Both the Oklahoma City Thunder and the San Antonio Spurs are absolutely deadly utilizing high ball screens. A key for both will be how they approach defending these actions. A suggested approach for both teams follows.
Spurs’ gameplan vs. Thunder
Russell Westbrook is just plain scary when he gets into the teeth of the defense. Capable of penetration using a screen or not, Westbrook forces defenders to shift and make up ground, and his athleticism allows him to snake his way to the rim to draw fouls and find easy finishes. Where he is not as effective, however, is in the mid-range, particularly off of open penetration where space was not created between him and his defender.
The Spurs may want to take advantage of this weakness by “busting” any high screen involving Westbrook; that is, they would jump on the high side of the screen and force him to refuse it, then use help defenders to commit to keeping him out of the lane itself. In a fair number of cases, he will opt for the 15-18 foot pull-up, which is not a particularly reliable shot for him. Because of the space created by a ball screen, Westbrook’s ability to shoot that same shot after using a pick improves substantially, so disrupting the point of attack is critical for San Antonio.
Thunder gameplan vs. Spurs:
The Thunder have different problems when it comes to guarding Tony Parker in the same action. Parker is so good from the midrange area, and so quick when it comes to change-of-direction out high, that jumping the screen would be a huge error (remember: stay disciplined, not too extended, against the Spurs). There is no real ideal way to guard Parker off of this action, as any choice made gives him options in their offense.
As such, the Thunder will want to keep multiple defenders back, and stunt at Parker as much as possible to create indecision. A soft approach at the point of attack, followed by having help defenders show and recover on Parker at multiple levels, would be the best approach. Also, occasionally having the stunting defender commit to a run and jump switch, might be effective. In this move, as Parker comes off the screen, his on-ball defender trailing, a help defender moves to show. Parker changes speed or direction as a result of the stunting defender, who then commits and switches onto Parker. Parker’s original defender sprints past him, hands up to assume a defensive position against the near outlet on the strong side.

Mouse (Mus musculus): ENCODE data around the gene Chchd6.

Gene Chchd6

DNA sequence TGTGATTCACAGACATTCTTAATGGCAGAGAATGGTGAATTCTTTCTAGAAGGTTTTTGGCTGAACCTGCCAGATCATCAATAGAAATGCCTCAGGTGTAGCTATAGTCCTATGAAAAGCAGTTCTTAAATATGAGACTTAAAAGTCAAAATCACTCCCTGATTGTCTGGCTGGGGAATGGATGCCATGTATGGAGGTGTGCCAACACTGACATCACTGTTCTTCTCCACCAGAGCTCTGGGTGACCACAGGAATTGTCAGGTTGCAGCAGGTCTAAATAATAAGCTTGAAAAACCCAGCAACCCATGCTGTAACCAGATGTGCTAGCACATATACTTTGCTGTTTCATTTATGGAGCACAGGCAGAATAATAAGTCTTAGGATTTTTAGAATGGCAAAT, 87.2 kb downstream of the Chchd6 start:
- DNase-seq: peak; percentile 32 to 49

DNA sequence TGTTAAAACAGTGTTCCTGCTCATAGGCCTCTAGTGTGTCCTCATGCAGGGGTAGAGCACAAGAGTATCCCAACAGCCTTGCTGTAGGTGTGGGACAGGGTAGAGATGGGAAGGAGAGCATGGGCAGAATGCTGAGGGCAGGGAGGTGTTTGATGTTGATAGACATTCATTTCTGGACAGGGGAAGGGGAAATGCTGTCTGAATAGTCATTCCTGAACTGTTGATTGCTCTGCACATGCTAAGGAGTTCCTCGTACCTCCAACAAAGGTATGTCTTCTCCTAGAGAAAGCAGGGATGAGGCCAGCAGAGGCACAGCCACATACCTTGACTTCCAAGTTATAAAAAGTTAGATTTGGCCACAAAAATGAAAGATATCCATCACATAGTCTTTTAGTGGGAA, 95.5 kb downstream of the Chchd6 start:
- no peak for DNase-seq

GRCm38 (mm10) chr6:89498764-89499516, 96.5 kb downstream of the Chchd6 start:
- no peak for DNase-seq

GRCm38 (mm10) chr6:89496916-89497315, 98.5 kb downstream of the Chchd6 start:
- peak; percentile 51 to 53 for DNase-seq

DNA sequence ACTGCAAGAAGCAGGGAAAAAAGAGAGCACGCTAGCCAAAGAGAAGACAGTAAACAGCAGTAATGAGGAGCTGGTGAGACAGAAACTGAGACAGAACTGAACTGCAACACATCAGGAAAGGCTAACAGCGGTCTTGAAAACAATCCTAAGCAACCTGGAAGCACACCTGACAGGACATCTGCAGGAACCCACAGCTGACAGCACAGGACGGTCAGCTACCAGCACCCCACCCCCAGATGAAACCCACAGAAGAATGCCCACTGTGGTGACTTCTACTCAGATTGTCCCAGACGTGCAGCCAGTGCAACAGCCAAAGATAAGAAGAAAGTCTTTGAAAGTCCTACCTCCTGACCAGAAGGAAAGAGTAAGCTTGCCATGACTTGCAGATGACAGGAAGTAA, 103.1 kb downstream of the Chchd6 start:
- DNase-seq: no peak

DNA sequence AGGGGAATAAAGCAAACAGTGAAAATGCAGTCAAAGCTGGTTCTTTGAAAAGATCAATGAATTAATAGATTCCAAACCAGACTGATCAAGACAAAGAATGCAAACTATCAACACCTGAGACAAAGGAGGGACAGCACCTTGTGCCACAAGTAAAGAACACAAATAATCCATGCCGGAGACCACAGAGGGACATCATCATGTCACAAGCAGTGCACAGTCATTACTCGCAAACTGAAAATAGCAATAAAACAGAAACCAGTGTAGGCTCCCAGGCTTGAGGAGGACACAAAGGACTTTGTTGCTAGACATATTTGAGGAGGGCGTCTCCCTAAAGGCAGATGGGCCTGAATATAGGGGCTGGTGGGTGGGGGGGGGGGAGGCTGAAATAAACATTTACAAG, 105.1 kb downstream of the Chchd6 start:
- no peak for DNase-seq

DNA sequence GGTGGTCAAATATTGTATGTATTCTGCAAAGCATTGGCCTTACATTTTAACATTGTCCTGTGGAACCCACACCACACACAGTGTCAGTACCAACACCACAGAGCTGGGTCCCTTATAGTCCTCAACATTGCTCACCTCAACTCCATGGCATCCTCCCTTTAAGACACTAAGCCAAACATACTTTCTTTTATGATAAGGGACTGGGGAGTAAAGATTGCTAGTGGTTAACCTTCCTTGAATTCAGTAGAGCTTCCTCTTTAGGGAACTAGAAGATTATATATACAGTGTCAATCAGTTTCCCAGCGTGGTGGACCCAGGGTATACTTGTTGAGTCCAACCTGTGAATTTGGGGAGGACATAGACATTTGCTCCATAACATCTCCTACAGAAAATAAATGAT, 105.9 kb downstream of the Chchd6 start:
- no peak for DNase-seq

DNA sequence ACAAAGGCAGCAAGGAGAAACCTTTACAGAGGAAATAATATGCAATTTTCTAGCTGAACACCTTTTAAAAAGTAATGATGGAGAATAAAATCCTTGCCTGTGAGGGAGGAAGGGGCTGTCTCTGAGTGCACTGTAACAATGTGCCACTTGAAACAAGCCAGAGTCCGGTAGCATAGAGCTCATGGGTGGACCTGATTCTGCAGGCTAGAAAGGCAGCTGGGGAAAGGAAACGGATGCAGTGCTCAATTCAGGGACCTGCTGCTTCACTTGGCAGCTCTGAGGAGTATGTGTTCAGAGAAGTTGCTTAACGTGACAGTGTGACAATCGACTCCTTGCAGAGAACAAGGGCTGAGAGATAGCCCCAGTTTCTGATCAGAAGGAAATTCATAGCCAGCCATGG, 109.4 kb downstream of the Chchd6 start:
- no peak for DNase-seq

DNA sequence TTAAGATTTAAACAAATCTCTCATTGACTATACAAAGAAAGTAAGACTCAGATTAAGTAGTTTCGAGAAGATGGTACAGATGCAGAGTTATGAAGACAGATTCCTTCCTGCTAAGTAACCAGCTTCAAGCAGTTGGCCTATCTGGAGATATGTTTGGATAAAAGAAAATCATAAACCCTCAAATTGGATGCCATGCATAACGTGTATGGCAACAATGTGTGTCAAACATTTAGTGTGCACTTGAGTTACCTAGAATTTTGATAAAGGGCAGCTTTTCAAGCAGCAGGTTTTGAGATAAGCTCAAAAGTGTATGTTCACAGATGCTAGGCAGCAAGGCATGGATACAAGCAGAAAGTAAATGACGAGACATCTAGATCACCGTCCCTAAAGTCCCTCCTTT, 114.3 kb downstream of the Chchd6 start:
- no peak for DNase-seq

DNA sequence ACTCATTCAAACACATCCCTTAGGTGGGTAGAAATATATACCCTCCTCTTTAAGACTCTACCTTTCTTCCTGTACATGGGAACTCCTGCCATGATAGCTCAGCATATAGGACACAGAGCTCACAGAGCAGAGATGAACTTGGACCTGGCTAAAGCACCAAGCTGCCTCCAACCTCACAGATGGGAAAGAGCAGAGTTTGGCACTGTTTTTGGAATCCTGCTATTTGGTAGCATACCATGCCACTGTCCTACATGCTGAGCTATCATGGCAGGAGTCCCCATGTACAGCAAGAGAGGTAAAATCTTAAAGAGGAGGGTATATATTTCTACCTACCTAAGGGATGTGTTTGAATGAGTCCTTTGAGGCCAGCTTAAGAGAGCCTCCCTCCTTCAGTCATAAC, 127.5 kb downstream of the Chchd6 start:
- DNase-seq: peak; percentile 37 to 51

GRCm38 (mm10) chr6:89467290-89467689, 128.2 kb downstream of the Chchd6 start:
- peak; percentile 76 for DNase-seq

The jump switch maneuver should only be used sparingly, as it carries significant risk of allowing open shots in rapid succession. However, as a seldom-used surprise attack, it can be very effective at altering timing and flow, two things the Spurs’ offense relies upon heavily.
Spurs in 6. Their offensive firepower combined with OKC’s gambling nature is too much for the Thunder to overcome.
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Each week, HOOPSWORLD NBA analyst Anthony Macri will open his notebook and offer an assortment of observations on games, players, and teams from throughout the league. Macri is a consultant to the ASEAN Basketball League (the first regional pro basketball league in southeast Asia), offering strategic analysis on basketball and business development, league operations, and marketing. Previously, Macri served as a player development consultant for the Pro Training Center and Coach David Thorpe and as a coach at the IMG Basketball Academy and two nationally ranked high school programs. The Coach’s Notebook is a weekly feature on HOOPSWORLD.